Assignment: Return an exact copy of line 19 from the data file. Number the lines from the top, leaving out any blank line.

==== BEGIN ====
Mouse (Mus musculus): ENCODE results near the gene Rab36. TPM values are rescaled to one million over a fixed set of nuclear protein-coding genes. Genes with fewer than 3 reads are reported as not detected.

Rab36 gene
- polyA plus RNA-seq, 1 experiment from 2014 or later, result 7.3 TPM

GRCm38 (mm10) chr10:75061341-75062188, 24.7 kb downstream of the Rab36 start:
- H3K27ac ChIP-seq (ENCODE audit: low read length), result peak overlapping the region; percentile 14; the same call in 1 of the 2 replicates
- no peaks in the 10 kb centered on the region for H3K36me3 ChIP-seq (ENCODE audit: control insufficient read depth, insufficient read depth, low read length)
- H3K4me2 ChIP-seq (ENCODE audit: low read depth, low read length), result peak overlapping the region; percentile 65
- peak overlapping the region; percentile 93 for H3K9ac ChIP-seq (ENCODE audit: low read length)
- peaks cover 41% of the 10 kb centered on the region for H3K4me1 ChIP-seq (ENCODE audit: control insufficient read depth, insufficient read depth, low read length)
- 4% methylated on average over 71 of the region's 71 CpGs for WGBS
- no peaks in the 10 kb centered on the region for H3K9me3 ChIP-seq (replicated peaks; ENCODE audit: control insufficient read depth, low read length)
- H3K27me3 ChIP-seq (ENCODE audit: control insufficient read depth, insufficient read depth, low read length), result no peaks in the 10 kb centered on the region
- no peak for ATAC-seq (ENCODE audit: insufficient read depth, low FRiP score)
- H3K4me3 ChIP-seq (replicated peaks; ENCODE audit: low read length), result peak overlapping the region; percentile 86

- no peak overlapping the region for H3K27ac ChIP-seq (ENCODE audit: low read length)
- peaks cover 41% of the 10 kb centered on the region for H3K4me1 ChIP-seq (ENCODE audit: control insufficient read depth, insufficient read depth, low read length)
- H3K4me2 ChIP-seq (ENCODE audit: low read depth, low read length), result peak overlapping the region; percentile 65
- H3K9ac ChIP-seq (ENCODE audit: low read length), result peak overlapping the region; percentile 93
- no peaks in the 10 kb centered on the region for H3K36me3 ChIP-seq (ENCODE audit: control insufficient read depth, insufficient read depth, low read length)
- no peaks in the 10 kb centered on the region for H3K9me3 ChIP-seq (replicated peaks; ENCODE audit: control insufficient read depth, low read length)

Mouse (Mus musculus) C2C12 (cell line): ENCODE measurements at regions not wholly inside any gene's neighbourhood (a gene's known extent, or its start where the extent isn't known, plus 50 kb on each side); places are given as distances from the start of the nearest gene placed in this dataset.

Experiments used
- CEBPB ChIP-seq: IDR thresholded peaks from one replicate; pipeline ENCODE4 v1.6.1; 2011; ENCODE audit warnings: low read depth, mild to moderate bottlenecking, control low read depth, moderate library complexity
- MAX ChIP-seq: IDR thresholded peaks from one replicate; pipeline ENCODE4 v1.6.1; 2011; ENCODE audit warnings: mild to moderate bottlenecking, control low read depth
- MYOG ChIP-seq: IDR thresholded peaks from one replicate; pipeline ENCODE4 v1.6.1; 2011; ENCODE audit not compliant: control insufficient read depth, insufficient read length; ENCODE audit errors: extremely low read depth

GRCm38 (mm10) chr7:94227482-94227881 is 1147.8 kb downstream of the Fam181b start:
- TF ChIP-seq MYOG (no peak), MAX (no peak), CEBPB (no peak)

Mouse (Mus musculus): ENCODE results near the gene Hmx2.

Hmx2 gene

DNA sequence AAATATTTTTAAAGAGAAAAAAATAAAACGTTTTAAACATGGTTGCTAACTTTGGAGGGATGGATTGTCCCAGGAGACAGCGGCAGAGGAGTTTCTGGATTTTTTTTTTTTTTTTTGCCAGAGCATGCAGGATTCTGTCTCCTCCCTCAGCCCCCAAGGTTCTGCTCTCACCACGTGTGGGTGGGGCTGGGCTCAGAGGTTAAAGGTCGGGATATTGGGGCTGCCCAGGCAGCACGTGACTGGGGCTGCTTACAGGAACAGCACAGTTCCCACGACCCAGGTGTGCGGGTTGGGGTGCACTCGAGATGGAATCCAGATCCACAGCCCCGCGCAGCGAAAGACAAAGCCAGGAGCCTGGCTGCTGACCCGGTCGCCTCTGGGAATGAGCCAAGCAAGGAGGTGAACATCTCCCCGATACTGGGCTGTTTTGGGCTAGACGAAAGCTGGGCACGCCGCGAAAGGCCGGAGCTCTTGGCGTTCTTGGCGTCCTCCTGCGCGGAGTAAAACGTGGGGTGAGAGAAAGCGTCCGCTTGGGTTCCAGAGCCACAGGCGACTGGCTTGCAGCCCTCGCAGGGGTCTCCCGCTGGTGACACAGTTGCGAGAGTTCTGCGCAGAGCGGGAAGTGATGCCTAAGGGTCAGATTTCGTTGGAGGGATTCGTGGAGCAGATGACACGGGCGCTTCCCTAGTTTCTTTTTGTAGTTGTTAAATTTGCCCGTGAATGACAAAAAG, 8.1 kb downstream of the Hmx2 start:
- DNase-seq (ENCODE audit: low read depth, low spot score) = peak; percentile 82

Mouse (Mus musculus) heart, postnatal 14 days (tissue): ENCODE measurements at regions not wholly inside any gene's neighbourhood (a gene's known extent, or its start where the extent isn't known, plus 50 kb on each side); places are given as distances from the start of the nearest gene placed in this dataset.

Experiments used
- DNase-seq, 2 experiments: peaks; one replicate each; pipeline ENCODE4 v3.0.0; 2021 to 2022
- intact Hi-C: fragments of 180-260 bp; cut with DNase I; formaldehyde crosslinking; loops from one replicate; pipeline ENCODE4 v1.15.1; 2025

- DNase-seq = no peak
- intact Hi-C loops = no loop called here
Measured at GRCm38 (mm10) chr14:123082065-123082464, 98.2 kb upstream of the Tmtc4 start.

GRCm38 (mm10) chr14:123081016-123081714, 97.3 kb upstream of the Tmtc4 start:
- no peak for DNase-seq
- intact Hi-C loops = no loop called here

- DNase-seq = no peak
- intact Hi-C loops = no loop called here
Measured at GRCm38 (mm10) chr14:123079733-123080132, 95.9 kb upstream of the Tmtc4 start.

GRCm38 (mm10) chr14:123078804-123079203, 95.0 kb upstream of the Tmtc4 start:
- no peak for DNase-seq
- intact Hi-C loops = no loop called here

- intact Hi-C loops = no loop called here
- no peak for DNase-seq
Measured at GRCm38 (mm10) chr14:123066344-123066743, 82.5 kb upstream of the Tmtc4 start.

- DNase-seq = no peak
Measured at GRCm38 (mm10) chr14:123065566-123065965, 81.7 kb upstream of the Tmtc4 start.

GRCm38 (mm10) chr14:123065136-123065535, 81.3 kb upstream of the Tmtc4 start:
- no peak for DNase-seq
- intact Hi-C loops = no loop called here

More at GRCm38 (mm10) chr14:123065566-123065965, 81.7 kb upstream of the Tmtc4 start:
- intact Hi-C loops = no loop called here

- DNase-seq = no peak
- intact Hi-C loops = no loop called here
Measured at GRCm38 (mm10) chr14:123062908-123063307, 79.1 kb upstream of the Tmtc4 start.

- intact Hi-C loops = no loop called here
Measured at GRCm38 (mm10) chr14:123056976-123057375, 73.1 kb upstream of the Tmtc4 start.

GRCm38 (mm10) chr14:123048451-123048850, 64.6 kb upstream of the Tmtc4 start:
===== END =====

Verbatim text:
- no peaks in the 10 kb centered on the region for H3K36me3 ChIP-seq (ENCODE audit: control insufficient read depth, insufficient read depth, low read length)